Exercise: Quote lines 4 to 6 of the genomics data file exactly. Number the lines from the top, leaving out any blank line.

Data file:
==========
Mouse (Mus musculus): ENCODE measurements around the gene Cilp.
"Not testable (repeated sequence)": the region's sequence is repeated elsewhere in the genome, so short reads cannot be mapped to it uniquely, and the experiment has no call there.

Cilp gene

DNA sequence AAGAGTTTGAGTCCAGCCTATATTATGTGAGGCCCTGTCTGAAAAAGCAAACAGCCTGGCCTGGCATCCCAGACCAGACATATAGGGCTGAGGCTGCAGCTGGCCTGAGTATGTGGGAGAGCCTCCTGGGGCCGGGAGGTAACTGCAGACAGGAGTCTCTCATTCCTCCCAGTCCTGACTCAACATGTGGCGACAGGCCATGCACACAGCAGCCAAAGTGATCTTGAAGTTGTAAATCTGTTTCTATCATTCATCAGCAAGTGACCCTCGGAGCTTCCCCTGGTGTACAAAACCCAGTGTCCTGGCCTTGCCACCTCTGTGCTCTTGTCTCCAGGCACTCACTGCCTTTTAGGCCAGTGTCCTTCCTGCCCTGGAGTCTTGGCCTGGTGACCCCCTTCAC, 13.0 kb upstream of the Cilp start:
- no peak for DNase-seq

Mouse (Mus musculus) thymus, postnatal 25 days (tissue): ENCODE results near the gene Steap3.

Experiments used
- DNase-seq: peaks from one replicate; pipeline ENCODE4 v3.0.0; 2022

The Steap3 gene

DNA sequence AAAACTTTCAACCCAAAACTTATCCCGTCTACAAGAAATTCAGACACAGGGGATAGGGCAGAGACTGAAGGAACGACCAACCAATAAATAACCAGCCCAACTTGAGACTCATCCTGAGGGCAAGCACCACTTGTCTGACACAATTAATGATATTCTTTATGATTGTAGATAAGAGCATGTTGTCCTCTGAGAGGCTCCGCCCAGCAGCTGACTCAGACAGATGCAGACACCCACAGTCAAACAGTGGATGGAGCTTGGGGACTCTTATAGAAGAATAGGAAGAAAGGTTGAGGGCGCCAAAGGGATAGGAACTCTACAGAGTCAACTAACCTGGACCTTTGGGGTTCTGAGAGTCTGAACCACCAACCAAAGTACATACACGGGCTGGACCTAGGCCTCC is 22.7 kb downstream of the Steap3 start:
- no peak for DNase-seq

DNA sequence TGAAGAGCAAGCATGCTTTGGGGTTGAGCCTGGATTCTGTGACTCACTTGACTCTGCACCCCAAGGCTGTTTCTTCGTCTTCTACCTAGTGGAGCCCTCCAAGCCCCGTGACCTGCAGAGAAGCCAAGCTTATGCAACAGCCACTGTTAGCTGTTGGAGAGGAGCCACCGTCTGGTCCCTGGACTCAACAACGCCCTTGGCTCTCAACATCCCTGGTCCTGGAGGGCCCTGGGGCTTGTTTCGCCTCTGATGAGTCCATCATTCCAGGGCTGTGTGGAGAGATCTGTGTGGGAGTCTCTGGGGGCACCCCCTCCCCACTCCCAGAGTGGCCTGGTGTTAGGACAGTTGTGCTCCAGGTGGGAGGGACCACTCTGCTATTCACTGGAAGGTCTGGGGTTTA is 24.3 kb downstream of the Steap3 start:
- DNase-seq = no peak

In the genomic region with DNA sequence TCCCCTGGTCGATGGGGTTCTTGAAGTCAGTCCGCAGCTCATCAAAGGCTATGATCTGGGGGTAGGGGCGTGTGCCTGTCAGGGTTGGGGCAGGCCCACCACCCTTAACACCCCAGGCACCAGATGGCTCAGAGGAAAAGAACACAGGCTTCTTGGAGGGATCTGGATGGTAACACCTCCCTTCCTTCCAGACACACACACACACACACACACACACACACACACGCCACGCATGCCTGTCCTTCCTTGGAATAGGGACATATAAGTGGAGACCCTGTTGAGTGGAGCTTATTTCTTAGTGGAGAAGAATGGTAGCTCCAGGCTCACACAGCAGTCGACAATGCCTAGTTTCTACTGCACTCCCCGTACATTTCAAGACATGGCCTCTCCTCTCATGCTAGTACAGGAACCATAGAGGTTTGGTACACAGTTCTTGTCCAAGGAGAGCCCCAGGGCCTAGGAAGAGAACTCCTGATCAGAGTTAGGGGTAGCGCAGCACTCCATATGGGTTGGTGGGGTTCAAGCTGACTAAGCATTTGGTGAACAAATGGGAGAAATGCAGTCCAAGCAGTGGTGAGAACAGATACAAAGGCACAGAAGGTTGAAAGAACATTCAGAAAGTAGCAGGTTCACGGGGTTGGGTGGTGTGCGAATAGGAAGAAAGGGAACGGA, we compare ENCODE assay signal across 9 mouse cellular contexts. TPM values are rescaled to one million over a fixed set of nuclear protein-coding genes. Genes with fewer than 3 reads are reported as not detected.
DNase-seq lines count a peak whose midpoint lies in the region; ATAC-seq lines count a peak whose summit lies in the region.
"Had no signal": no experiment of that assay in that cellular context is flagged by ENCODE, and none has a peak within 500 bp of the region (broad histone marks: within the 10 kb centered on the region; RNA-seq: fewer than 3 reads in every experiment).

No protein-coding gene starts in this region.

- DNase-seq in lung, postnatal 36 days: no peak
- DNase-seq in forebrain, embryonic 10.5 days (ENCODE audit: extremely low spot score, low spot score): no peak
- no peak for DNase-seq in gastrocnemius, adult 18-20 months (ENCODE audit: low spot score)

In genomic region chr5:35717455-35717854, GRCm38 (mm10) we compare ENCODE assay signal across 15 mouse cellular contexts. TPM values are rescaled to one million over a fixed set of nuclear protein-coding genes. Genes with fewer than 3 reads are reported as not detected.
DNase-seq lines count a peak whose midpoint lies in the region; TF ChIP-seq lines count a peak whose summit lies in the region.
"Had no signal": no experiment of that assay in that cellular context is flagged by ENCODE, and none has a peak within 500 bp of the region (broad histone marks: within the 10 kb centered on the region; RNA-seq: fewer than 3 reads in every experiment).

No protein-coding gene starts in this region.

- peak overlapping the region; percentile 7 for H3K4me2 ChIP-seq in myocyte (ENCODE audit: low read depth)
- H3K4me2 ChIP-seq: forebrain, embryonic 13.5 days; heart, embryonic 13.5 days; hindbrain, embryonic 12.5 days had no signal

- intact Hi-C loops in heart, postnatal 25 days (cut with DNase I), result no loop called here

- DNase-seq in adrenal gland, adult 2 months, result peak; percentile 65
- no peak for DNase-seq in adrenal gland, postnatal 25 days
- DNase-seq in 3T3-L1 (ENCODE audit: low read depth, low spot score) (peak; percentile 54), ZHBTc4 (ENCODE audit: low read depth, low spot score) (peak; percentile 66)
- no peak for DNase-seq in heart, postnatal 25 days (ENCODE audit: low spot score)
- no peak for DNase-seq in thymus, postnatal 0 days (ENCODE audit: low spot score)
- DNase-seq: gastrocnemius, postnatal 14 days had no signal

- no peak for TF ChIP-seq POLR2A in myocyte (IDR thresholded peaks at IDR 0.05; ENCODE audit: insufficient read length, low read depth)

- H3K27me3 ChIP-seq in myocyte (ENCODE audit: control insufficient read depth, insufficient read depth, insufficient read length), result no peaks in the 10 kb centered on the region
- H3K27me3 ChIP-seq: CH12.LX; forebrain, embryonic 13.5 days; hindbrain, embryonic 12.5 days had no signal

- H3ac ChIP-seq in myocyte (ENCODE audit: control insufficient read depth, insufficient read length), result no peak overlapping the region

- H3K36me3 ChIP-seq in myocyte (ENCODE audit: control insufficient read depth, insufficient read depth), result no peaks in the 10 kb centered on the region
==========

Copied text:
DNA sequence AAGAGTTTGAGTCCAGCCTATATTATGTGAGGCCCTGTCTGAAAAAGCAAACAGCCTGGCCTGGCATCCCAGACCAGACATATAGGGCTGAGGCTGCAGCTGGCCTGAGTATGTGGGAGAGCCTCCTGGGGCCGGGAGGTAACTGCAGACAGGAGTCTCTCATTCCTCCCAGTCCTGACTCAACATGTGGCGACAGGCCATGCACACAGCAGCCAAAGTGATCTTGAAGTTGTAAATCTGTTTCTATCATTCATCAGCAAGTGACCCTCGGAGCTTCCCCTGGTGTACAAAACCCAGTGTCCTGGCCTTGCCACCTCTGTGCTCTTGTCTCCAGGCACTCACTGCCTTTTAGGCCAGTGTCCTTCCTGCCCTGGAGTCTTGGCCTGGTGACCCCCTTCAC, 13.0 kb upstream of the Cilp start:
- no peak for DNase-seq

Mouse (Mus musculus) thymus, postnatal 25 days (tissue): ENCODE results near the gene Steap3.